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It's possible, of course. An awful lot of people here in Philadelphia and Pittsburgh are still unemployed, and Obama is going to need a heavy turnout in both cities to override the wingnut voters in the rural areas of the state. But as the article points out, I'm not seeing or hearing much from the Romney campaign:
GOP officials long have said any move into Pennsylvania would come late. The state is the last to start absentee voting and doesn't allow in-person early voting, so both sides concentrated their early efforts elsewhere. So far during the general-election campaign, Mr. Romney has made five trips to Pennsylvania; President Barack Obama has made two political trips to the state during this campaign.
Flush with cash and buoyed by encouraging poll numbers in several states, Romney campaign officials say they continue to evaluate whether to bolster staffing and begin advertising in additional states. While polls show the race tightening in several states that previously had dropped off the list of battlegrounds, Pennsylvania is an intriguing possibility for a late-in-the-game investment.
Nearly all recent polls show Mr. Obama's lead in single digits in Pennsylvania, and four of them put his lead at four points or less. A survey released last week by Quinnipiac University found Mr. Obama leading Mr. Romney 50% to 46% in the state, down from a 12-percentage-point gap in September.
With 20 electoral votes—more than Ohio, Virginia or North Carolina—Pennsylvania often beckons to Republicans. then disappoints. The state hasn't backed a Republican presidential candidate since then-Vice President George H.W. Bush in 1988. Sen. John McCain campaigned in Pennsylvania four years ago but lost by 11 percentage points to Mr. Obama.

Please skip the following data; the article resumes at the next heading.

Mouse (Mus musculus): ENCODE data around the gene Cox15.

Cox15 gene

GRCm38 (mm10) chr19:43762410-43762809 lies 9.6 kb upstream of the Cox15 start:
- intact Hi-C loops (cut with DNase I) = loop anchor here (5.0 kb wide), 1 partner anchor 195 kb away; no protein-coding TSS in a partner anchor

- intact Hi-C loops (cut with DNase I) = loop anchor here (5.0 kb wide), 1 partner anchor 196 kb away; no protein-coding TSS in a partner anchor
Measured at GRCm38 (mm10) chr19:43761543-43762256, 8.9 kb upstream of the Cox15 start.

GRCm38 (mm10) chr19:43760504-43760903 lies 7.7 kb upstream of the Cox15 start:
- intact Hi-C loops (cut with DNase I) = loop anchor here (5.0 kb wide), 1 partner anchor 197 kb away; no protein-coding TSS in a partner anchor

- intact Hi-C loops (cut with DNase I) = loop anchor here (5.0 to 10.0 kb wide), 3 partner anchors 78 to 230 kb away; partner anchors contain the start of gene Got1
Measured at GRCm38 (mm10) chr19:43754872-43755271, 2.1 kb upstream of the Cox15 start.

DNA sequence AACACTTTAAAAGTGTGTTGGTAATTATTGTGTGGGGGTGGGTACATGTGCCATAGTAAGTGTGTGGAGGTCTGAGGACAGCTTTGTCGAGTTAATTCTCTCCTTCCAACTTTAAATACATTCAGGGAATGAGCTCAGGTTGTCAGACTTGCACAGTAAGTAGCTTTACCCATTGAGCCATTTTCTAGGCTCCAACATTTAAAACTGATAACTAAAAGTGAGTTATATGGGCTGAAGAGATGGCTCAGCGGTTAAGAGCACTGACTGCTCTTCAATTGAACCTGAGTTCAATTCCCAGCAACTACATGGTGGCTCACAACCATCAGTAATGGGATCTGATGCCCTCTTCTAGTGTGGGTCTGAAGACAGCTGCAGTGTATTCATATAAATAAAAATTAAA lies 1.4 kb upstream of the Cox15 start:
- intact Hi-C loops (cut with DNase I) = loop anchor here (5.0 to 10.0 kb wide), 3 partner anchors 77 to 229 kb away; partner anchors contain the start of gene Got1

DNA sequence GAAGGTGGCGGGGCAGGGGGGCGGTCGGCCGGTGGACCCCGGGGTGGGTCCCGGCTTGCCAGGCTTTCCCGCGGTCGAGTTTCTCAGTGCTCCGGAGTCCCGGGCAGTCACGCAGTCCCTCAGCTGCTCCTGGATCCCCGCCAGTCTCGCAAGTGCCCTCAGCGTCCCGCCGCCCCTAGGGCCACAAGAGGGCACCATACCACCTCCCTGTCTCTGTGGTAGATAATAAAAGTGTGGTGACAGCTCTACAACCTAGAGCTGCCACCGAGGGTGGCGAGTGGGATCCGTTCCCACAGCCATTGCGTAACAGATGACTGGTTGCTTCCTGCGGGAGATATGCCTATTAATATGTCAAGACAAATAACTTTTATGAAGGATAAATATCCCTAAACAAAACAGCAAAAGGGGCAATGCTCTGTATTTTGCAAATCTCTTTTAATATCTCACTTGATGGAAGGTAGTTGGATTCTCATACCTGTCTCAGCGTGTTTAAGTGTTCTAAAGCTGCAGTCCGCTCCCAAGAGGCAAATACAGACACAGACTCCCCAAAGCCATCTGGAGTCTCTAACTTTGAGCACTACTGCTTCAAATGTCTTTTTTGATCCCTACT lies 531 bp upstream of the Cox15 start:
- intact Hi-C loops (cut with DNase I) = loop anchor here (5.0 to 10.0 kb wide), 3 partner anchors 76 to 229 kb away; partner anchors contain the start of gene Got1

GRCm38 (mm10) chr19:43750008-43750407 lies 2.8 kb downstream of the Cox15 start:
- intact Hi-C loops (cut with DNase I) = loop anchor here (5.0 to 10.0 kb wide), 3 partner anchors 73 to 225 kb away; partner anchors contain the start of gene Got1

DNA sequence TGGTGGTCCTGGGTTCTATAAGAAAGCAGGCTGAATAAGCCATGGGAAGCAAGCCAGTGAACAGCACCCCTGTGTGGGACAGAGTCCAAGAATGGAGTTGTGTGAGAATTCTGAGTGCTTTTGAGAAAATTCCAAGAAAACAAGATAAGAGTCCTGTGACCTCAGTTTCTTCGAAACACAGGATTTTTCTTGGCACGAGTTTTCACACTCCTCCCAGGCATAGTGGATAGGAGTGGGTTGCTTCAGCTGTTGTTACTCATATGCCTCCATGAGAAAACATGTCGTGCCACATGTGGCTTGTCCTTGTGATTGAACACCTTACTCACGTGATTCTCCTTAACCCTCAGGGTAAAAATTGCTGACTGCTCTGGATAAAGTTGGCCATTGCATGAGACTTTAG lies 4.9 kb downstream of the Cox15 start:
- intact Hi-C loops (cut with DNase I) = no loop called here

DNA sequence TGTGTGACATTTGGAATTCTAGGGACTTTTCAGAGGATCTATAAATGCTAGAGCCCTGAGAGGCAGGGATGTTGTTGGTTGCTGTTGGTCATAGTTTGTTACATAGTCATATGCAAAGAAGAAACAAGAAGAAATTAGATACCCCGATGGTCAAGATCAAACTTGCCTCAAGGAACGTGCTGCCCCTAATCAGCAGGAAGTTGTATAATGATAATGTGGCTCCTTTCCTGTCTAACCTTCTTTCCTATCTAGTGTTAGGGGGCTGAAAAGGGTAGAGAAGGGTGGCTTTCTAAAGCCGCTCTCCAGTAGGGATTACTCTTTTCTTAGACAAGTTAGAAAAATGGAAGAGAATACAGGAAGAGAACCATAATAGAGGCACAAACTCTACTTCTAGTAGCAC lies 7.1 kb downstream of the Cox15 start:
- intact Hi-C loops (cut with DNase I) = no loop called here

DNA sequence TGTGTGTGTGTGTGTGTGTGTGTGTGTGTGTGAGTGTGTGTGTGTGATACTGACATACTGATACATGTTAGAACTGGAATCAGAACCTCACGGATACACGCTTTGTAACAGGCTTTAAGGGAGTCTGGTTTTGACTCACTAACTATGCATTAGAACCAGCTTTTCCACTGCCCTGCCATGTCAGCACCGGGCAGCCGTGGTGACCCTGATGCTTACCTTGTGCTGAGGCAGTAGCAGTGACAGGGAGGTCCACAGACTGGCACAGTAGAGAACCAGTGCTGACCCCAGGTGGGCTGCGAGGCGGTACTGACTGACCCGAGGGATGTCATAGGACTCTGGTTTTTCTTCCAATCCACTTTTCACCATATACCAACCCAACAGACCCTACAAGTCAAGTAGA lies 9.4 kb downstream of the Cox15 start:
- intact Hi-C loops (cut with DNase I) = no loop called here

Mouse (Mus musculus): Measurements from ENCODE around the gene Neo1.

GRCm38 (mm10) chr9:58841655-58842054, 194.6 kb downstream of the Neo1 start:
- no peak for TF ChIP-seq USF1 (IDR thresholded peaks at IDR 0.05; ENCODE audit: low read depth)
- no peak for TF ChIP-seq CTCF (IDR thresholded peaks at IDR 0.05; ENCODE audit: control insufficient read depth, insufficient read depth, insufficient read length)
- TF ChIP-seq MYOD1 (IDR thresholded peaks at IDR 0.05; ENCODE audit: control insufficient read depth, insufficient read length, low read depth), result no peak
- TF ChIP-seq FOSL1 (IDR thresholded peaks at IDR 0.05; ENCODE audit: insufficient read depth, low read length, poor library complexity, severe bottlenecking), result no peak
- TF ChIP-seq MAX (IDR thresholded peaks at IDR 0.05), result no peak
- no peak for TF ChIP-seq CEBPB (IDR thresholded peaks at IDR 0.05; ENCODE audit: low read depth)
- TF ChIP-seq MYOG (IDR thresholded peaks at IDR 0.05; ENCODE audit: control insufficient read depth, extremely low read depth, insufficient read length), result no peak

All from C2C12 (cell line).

A close Senate race, in which Republican Tom Smith has invested millions of his own money, also has energized Republicans about their prospects in Pennsylvania.
But Democrats say they don't see evidence that Mr. Romney is gaining significant ground, nor that his campaign is preparing to run television ads or sending more resources to the state. "If it were real, and [Mr. Romney] had a shot here, then he would be on the air and on the ground, and he is neither," said Josh Shapiro, a Pennsylvania Democrat and chairman of the Montgomery County Board of Commissioners.
Still, Jim Burn, chairman of the Pennsylvania Democratic Party, said he knows that could change. "We don't think the Republicans think they can win here," he said. "But we're asking everyone involved to prepare as if they are going to come back, as if they are going to spend money, as if in the final days here they're going to launch a full offensive."
If the Romney campaign decides to elevate Pennsylvania as a priority, it would begin adding staff and airing ads in the state. So far, that hasn't happened. In fact, five Republican campaign staff members in Pennsylvania recently were redeployed to Ohio and Virginia, leaving the Romney team and the Republican National Committee with about 60 staffers in the state.
"Pennsylvania is definitely in play," said Rich Beeson, Mr. Romney's political director. "There's a significant blue-collar Democratic vote in Pennsylvania that I think is going to flock away from Obama."
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